Do you know the most dangerous chemical in the world today? One which no one is considering regulating to prevent people form being exposed to it.
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<snip>

Dihydrogen monoxide?
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Jim Willemin wrote:

I think that it was last year that one of the more foreward thinking communities in the People's Republic of California actually got to the voting stage when someone pointed out the common name for the chemical.
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No, he didn't. He said that he wanted to use it as an insecticide for ants. I doubt to many people have problems with ants crawling on them.
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Keith Nuttle wrote:

Hmm... Big misunderstanding here! :) I am the OP (and am the same person you were replying to).
And I may have used the wrong term (English is not my native language, so misunderstandings often happen when I'm involved in a conversation in English:) ) --- but no, I meant exactly the opposite --- *not* to be used on humans... Insect repellent as in, spray it around the perimeter of th house to keep ants and other crawling insects away... as much as possible anyway. it would seem like the term "insect repellent" specifically means the mosquito-repellent type of thing?
Anyway, as you point out, yes, I would be a little scared about the effect of cedar extract/oils on my skin. I mean, maybe they're ok and 100% absolutely harmless.... but I do not know if that is the case, so I wouldn't feel like trying.
Intuitively, using it for spraying next to the house, but outdoors nonetheless, sounds harmless enough.

Polychlorinated Bipheniles?? :) (though I doubt that those are not regulated). Are you referring to DEET?
thanks, -Zico
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"Zico" wrote:

Professional exterminators have access to insectisides than can be sprayed around the foundation of a building for insects that come out of the ground.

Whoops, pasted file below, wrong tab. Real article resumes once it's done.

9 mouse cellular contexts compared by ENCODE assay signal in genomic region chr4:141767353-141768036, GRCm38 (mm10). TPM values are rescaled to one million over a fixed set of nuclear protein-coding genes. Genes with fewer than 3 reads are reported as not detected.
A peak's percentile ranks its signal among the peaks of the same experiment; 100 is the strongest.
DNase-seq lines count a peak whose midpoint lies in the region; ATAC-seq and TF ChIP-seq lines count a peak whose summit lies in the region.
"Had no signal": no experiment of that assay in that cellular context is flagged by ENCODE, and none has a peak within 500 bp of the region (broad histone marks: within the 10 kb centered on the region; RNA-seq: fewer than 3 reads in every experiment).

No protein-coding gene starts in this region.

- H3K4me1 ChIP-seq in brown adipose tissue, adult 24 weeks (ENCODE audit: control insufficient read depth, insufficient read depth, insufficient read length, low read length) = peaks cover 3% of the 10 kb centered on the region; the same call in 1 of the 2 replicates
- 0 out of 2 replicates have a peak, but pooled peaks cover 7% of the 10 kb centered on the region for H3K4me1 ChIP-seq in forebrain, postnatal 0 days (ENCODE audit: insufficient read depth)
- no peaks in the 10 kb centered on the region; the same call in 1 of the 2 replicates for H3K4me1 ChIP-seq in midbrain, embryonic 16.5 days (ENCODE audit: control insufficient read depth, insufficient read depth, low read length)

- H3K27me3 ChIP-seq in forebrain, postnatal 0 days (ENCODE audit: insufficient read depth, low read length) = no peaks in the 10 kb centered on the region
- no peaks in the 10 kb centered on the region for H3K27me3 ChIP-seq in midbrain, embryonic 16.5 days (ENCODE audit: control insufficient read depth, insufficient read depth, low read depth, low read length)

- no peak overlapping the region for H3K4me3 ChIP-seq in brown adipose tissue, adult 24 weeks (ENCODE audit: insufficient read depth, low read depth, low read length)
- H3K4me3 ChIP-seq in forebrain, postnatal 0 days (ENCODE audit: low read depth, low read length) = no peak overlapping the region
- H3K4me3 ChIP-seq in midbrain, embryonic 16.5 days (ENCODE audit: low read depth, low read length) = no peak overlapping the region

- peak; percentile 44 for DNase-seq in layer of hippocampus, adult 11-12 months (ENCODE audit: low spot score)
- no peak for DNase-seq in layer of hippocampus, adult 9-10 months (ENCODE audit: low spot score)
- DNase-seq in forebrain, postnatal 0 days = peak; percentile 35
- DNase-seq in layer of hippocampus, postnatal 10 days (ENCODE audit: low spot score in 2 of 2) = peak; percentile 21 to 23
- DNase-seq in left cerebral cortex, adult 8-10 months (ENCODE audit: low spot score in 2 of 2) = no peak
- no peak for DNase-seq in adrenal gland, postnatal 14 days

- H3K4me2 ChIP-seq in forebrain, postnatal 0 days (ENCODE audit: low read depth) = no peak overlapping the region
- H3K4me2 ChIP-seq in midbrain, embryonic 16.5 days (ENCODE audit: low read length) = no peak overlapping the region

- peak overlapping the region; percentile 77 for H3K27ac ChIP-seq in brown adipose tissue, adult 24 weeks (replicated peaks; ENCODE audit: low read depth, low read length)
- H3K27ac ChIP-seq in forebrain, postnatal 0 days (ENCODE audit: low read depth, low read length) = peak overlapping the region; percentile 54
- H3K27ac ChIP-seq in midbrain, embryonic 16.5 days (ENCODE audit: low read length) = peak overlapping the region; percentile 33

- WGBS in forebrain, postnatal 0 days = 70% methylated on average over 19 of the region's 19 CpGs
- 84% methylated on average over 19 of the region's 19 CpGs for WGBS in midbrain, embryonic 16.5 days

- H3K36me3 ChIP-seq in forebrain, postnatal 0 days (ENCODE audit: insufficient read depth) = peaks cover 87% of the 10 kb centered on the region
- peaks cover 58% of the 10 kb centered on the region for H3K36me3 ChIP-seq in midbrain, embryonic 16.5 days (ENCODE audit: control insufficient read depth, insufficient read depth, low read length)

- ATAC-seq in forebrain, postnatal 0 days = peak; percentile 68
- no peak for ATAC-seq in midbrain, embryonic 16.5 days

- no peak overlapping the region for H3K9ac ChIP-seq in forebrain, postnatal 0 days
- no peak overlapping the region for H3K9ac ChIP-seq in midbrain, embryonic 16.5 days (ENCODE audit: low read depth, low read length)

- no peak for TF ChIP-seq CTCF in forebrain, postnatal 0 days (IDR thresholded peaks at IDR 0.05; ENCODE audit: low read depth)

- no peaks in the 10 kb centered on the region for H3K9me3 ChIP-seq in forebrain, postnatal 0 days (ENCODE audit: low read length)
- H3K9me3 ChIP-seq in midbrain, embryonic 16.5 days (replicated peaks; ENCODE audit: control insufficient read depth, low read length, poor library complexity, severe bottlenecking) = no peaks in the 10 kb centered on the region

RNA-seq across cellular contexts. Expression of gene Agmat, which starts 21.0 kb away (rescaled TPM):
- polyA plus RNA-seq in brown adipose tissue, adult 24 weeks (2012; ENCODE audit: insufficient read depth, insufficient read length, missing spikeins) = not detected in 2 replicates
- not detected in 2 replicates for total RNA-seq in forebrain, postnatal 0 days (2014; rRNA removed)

Additionally, they also have access to insectisides that can be "painted" around the base of a room that dry and leave a residual bug poison on the floor that kills the bugs (ants) when they walk across it, get it on their legs and take some back to the nest.
Neither one are available to across the counter consumers.
Lew
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On Thu, 23 Apr 2009 19:49:32 -0400, Keith Nuttle

I thought he said for ants..??? Is that some kind of torture...???
Mike O.
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<nitpick> No chemist would call it that. The IUPAC-approved name is 2-propanol. </nitpick>

Toxicity has absolutely *nothing* to do with an odd or even number of carbon atoms in the molecule: butanol, with four carbons, is toxic. For that matter, so is ethanol -- less so than any of the other simple alcohols, but toxic just the same.
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Zico wrote:

See what's in the other 5 percent of the ethanol you get at the pharmacy. It's usually "denatured", which means that that other 5 percent is something toxic.
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quite difficult.